Gapeworms are parasitic nematodes (Syngamus trachea) that colonize the tracheal walls (please see photo) of a wide variety of wild, domestic and pet birds. These pests present somewhat of a dilemma, as they are associated with birds kept outdoors and/or those feeding on wild-caught invertebrates – two otherwise healthful aspects of bird-keeping! Read More »
Passionate birders are a breed apart – I know folks who think nothing of flying from NYC to Argentina at a moment’s notice in the hope of spotting a non-descript sandpiper that happened to show up unexpectedly. Some such people, however, sometimes (rarely!) manage to talk non-birders into becoming their significant others, in which case such excesses might be frowned upon. Then there are those who enjoy bird-watching, but would like to also swim, ski or visit museums on their vacations. Fortunately, there are options that can accommodate all levels of bird-watching enthusiasm.
The Sierra Club, the USA’s oldest grassroots conservation organization, sponsors a number of Volunteer Vacations – trips that include birding and conservation-oriented activities while leaving time for other pursuits as well. Read More »
The word “Exquisite” popped into my head when I caught my first glimpse of a Banded or Van den Bock’s Pitta (Pitta guajana) hopping through the underbrush in a Bronx Zoo exhibit. Years later, I had the good fortune to work with this beautiful ground-dweller, and my enthusiasm for them soared. Although still uncommon in captivity, the Banded Pitta is a species worth aspiring to – definitely a bird to keep as a “goal” while honing your skills and expanding your collection.
Words fail when one tries to describe the Banded Pitta – light and dark blues, orange, red, yellow, black, brown, white and gray all make their appearance in the male’s plumage. Hens, though more somberly clad, are no less attractive. Read More »
First identified in the 1930’s, Pacheco’s Disease is highly contagious and nearly always fatal unless treated early on. Unfortunately, it advances rapidly, and afflicted birds often show no symptoms until it is too late. Shortly before death, birds stricken with PD may produce bright yellow urates and will pass very little fecal material; victims often expire in good weight. Read More »
Lories are among the most spectacularly-colored of all Psittacines, with the popular pet-trade species exhibiting an array of “screaming” red, blue, green and violet feathers (please see photo of the aptly-named Rainbow Lorikeet). But there are somberly-colored members as well, typified by the Black Lory, Chalcopsitta atra (sometimes also known as the Rajah or Red-Quilled Lory). But when it comes to lories, “somber” does not in any way equate with “dull”. The jet-black plumage of this beauty is highlighted by a purple sheen and dark orange-red eyes, leaving one with an impression that is not soon forgotten.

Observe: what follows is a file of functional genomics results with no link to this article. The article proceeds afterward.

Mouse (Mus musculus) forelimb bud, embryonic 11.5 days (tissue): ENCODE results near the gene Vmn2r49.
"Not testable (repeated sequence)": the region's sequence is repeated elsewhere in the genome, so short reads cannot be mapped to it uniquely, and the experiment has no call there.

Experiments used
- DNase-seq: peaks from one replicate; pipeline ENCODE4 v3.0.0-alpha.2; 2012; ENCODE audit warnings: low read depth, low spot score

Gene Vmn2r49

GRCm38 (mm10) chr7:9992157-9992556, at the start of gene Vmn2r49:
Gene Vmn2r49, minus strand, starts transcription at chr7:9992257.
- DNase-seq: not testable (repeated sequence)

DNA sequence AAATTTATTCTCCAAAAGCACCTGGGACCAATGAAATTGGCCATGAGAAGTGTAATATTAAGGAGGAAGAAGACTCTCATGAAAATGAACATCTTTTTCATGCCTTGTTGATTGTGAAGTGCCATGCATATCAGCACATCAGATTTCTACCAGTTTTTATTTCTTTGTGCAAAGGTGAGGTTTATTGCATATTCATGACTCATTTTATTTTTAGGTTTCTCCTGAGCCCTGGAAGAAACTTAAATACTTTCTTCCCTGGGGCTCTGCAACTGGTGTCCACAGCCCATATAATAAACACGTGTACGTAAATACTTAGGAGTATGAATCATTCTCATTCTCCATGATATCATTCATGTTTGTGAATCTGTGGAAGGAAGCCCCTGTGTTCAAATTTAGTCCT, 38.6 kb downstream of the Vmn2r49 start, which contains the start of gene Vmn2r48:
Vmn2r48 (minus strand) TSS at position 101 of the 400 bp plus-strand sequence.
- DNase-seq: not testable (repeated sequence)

Range and Habitat
The Black Lory ranges over Western New Guinea (the Western portion of Papua New Guinea’s Vogelkop Peninsula and Western Irian Jaya) and the nearby islands of Batanta and Salawati. Four subspecies have been described.
The little field research that has been carried out indicates that Black Lories favor forest edges and sparsely-wooded grasslands. Isolated tree stands in largely cleared areas are frequented, but they seem rarely if ever to penetrate very far into thickly-wooded habitats. Large flocks, sometimes comprised of several species of lories and other birds, have been recorded.
Considerations for Prospective Owners
Black Lories exhibit many of their tribe’s desirable traits – constant activity, a curious demeanor and a willingness to bond with people if treated kindly – as well as those considered “not-so-desirable” – a loud, high pitched call that they employ most enthusiastically and an often aggressive attitude towards other birds.
In common with related species, Black Lories are quite sensitive to cold, damp conditions. Their size (to 12.5 inches) and high energy levels suit them well for outdoor aviary maintenance, but in temperate regions they must be brought inside during the cooler months. Indoor winter temperatures of 72-75 F are sufficient.
While Black Lories have been kept on a diet comprised largely of high quality commercial lory food, when caring for these birds at an importing facility years ago I favored a more complex diet.
Following the advice of several older bird-keepers of my acquaintance, I used commercial lory nectar but also provided twice-daily feedings of a fruit/vegetable pulp (pears, various berries, apples, pineapple, carrots, cucumber, honey). To this was added egg food, rice flour and high-protein baby cereal, along with a variety of seeds, kale, sprouts and other greens, and fruit tree branches (with blossoms in season).
Although some breeding success has been had in large indoor cages, it is preferable to establish a mated pair outdoors in a quiet location.
Black Lories favor large nest boxes – one measuring approximately 16” x 16” x 22” will do nicely. A typical clutch consists of 2 eggs, which are incubated for 22-24 days. The young fledge in approximately 2 months. Perhaps due to their high metabolisms, Black Lory parents require extra-large quantities of high quality foods.
You can read about the conservation status and IUCN evaluation of the Black Lory here.
Amusing video of a Black Lory bathing.
Black Lorikeets image referenced from wikipedia and originally posted by elvranharris and snowmanradio